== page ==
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Aerospace Trends to Monitor in 2018's Fourth Quarter

Friday, October 5, 2018 | Tony Rose
Categories : Market Trends

Falcon

Despite some mild to moderate setbacks in the last few years, the aerospace sector has, in the minds of most analysts, shown that it's likely to bounce back from such deficiencies and possibly even surpass previously reached highs. Increased defense spending during the past year (or further back than that, for some countries) helped galvanize the industry, but it's hardly the only factor at play. Increased growth in the complementary markets of aerospace - such as the component manufacturing segment that AMETEK ECP is an important part of - has also been a boon to the field.

In preparation for the home stretch of 2018 as well as the coming new year and even further into the future, it behooves all those involved in the aerospace sector, both directly and indirectly, to take stock of the trends currently holding sway over the market: Understanding which of them have staying power and which might change sooner rather than later will carry considerable value.

Competition for talent poised to increase

Due to several factors, including the complexity involved even in its more basic design tasks, aerospace pulls from a small talent pool by comparison to many other major industries. For example, the Aerospace Industries Association credited the field for creating 845,000 direct American jobs, but that figure is a drop in the bucket compared to the rest of the U.S. workforce.

Also, in its projections for aerospace engineers and technicians, the Bureau of Labor Statistics respectively projected 6 percent and 7 percent job growth from 2016 to 2026, and 5 percent for aircraft and avionics equipment management and repair personnel. None of these figures are greater than the national average growth across all U.S. professions, meaning that the competition for existing aerospace jobs will likely be very fierce whenever they open up. McKinsey & Company supported this prediction in a recent piece on the sector, while additionally noting that retirement rates of professionals currently in the field could create as many as 25,000 job openings over the next several years.

R&D varies by segment

Any industry that sees its research and development stagnate is going to run into some problems sooner or later. This isn't happening to aerospace across the board, but has become an issue in defense: According to the PricewaterhouseCoopers report on the sector's possibilities for 2018 and 2019, R&D in commercial aerospace is progressing at a remarkable rate, while the field's defense segment hasn't had as much luck in terms of embracing innovation.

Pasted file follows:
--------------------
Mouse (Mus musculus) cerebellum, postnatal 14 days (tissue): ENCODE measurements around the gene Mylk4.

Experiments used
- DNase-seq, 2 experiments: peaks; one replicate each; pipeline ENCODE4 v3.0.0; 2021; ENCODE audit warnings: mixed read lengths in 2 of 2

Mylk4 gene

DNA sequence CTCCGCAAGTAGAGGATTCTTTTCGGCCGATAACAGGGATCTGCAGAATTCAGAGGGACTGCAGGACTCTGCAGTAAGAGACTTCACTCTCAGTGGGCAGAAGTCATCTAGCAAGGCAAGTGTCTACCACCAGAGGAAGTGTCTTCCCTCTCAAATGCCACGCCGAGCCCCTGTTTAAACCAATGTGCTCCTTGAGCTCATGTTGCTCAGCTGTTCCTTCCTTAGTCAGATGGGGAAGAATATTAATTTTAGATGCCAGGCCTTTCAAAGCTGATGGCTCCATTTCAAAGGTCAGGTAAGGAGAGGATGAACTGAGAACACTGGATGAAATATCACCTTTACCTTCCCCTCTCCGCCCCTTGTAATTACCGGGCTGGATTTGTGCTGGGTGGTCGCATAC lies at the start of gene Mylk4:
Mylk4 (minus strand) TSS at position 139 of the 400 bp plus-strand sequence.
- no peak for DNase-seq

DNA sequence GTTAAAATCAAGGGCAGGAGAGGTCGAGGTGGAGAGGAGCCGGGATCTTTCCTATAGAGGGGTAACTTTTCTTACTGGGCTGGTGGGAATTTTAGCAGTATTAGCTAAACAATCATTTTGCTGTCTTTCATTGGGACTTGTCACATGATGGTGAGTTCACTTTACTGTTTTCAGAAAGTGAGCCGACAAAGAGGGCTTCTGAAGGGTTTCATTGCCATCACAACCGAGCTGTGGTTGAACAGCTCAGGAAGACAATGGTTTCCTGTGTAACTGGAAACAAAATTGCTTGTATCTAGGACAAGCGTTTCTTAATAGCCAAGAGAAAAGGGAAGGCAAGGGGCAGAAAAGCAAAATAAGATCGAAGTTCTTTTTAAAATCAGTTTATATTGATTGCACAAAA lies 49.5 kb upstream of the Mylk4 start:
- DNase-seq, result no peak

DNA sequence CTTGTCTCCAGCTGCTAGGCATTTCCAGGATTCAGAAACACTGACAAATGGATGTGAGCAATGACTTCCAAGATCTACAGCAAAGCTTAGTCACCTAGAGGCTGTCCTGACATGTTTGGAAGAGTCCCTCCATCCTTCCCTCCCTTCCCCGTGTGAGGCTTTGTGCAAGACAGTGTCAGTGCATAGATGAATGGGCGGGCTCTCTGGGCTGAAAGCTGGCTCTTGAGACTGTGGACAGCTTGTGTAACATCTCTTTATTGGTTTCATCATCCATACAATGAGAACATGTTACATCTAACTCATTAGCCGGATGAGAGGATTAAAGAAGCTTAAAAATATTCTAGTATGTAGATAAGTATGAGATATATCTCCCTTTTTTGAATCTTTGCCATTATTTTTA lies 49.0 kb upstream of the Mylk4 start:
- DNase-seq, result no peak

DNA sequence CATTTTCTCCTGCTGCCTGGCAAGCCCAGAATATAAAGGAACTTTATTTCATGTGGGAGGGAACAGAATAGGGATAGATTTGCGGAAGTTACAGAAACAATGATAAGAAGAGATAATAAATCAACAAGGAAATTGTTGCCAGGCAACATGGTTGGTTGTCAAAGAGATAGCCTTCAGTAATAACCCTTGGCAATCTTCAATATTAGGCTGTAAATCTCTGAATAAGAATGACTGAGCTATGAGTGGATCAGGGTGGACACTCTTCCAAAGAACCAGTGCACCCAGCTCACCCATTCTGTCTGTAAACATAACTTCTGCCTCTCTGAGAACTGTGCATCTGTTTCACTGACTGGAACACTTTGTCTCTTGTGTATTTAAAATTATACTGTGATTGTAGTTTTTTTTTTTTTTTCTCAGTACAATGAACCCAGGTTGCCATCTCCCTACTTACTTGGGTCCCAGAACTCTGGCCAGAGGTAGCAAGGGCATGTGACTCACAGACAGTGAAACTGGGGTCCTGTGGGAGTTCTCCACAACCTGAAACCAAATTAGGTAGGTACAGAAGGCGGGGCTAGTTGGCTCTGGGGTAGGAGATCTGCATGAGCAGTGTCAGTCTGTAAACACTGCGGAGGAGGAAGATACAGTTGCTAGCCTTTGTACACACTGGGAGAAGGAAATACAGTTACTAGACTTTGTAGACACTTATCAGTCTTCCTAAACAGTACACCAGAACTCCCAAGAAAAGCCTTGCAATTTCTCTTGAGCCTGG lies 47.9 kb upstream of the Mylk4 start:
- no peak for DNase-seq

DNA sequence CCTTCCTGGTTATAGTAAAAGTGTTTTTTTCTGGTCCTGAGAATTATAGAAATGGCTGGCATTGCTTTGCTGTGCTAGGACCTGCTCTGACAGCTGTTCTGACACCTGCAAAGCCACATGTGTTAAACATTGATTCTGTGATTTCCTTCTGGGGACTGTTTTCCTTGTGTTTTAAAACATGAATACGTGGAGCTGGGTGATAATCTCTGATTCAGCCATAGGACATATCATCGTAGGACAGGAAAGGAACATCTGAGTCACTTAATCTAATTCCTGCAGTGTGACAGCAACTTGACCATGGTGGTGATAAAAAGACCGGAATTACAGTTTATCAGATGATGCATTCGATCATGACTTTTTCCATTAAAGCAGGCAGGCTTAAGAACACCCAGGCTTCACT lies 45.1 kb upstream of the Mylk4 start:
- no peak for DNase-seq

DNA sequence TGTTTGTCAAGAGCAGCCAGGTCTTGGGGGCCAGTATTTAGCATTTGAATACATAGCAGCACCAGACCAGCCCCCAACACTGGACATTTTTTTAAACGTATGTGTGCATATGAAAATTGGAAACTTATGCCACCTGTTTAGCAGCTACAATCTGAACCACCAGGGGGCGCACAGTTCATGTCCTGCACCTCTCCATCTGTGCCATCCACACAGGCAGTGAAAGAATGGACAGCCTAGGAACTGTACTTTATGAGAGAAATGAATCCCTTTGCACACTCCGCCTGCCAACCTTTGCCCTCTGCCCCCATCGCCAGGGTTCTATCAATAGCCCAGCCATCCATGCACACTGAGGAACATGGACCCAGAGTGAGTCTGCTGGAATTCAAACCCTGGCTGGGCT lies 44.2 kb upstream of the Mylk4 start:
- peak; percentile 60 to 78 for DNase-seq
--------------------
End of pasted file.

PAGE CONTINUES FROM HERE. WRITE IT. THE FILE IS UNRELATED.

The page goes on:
The gap between these two major halves of the sector stems in large part from the fact that the defense vertical had an advantage over its commercial counterpart for so long. PwC's report cited Pat Shanahan, current U.S. Deputy Secretary of Defense and formerly with Boeing for three decades, as one of the prominent defense community figures making a similar point: While defense could once rely on attracting the best talent to create the best technology, the private sector now holds more of an allure, and this has led to more sluggish innovation in defense aerospace while commercial firms surge ahead to embrace the newest possibilities.

Companies serving both aerospace segments will likely see no major issues as a result of this trend. On the other hand, those that lean further in one direction than another should consider adjusting accordingly: Commercial firms should maintain the pace of their strong R&D, while defense-oriented companies would do well to budget more substantively for new development so they can take advantage of the aforementioned market inefficiency.

Competition in the export market

Aerospace makes up a major share of the U.S. export market. In fact, according to the AIA, it produced a positive trade surplus of $90.3 billion in 2016, more than that of any other American exporting sector that year. In gross exports, the industry produced about $147 billion. Unsurprisingly, this makes America one of the world's preeminent aerospace and defense vendors, but signs have surfaced indicating notable competition on the horizon.

Research from Deloitte stated that Russia and China will both represent significant export competitors in the final months of 2018 and beyond. Additionally, demand for U.S. aerospace and defense products may drop as developing countries including India and various Middle Eastern nations begin to build up their own domestic A&D production.

jet production process

Trends affecting materials and components

Some of the prominent factors with a significant bearing on the aerospace market involve components and materials. According to HPM, aircraft manufacturers are increasing their reliance on composite materials and carbon fiber as opposed to steel and iron, especially in the fabrication of wide-body jet airplanes, even though there is little reduction in production costs when using these parts for narrow-body aircraft. That being said, macroeconomic factors such as the tariffs on steel and aluminum imports imposed by the White House several months ago - and the various intra-national trade conflicts that developed in their wake - could force companies' hands in terms of carbon fiber and composite use.

Most of the metals used in AMETEK ECP solder preforms and other microelectronic components for aerospace applications aren't significantly affected by such global trade disputes. As such, AMETEK's value to the sector as a manufacturer of numerous products vital to aircraft's reliable and uninterrupted operation remains unabated.

 

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